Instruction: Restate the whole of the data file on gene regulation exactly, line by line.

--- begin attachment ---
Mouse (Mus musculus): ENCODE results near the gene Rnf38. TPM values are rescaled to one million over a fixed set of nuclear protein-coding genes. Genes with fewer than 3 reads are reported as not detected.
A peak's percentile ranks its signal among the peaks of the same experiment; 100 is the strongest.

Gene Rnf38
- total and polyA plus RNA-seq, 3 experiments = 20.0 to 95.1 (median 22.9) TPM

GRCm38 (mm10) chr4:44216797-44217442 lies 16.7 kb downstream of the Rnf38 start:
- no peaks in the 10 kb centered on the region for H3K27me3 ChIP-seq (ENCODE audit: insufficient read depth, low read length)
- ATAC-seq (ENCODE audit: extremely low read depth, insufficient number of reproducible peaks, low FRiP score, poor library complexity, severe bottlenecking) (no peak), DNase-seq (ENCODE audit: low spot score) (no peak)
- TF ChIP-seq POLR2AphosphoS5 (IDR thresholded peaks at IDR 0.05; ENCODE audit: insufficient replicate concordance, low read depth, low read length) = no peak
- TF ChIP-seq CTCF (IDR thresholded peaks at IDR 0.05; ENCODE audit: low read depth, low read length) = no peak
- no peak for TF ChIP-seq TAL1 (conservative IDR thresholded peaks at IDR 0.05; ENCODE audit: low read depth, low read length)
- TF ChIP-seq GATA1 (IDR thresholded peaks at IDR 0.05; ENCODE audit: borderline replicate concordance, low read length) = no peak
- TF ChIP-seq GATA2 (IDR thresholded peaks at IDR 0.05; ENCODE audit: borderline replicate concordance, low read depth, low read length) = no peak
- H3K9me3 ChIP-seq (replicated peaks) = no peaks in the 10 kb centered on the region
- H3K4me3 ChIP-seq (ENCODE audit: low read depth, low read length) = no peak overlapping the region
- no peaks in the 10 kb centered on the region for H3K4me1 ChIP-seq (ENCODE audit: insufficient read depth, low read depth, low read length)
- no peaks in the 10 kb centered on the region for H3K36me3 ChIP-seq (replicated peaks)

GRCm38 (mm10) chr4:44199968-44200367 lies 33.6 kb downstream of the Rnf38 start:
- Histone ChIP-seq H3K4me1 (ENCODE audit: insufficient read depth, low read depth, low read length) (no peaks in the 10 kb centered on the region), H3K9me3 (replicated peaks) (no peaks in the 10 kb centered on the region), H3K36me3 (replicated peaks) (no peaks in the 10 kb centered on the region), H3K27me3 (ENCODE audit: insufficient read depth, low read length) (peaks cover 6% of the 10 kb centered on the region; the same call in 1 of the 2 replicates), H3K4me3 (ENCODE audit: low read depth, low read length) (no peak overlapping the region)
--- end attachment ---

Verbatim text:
Mouse (Mus musculus): ENCODE results near the gene Rnf38. TPM values are rescaled to one million over a fixed set of nuclear protein-coding genes. Genes with fewer than 3 reads are reported as not detected.
A peak's percentile ranks its signal among the peaks of the same experiment; 100 is the strongest.

Gene Rnf38
- total and polyA plus RNA-seq, 3 experiments = 20.0 to 95.1 (median 22.9) TPM

GRCm38 (mm10) chr4:44216797-44217442 lies 16.7 kb downstream of the Rnf38 start:
- no peaks in the 10 kb centered on the region for H3K27me3 ChIP-seq (ENCODE audit: insufficient read depth, low read length)
- ATAC-seq (ENCODE audit: extremely low read depth, insufficient number of reproducible peaks, low FRiP score, poor library complexity, severe bottlenecking) (no peak), DNase-seq (ENCODE audit: low spot score) (no peak)
- TF ChIP-seq POLR2AphosphoS5 (IDR thresholded peaks at IDR 0.05; ENCODE audit: insufficient replicate concordance, low read depth, low read length) = no peak
- TF ChIP-seq CTCF (IDR thresholded peaks at IDR 0.05; ENCODE audit: low read depth, low read length) = no peak
- no peak for TF ChIP-seq TAL1 (conservative IDR thresholded peaks at IDR 0.05; ENCODE audit: low read depth, low read length)
- TF ChIP-seq GATA1 (IDR thresholded peaks at IDR 0.05; ENCODE audit: borderline replicate concordance, low read length) = no peak
- TF ChIP-seq GATA2 (IDR thresholded peaks at IDR 0.05; ENCODE audit: borderline replicate concordance, low read depth, low read length) = no peak
- H3K9me3 ChIP-seq (replicated peaks) = no peaks in the 10 kb centered on the region
- H3K4me3 ChIP-seq (ENCODE audit: low read depth, low read length) = no peak overlapping the region
- no peaks in the 10 kb centered on the region for H3K4me1 ChIP-seq (ENCODE audit: insufficient read depth, low read depth, low read length)
- no peaks in the 10 kb centered on the region for H3K36me3 ChIP-seq (replicated peaks)

GRCm38 (mm10) chr4:44199968-44200367 lies 33.6 kb downstream of the Rnf38 start:
- Histone ChIP-seq H3K4me1 (ENCODE audit: insufficient read depth, low read depth, low read length) (no peaks in the 10 kb centered on the region), H3K9me3 (replicated peaks) (no peaks in the 10 kb centered on the region), H3K36me3 (replicated peaks) (no peaks in the 10 kb centered on the region), H3K27me3 (ENCODE audit: insufficient read depth, low read length) (peaks cover 6% of the 10 kb centered on the region; the same call in 1 of the 2 replicates), H3K4me3 (ENCODE audit: low read depth, low read length) (no peak overlapping the region)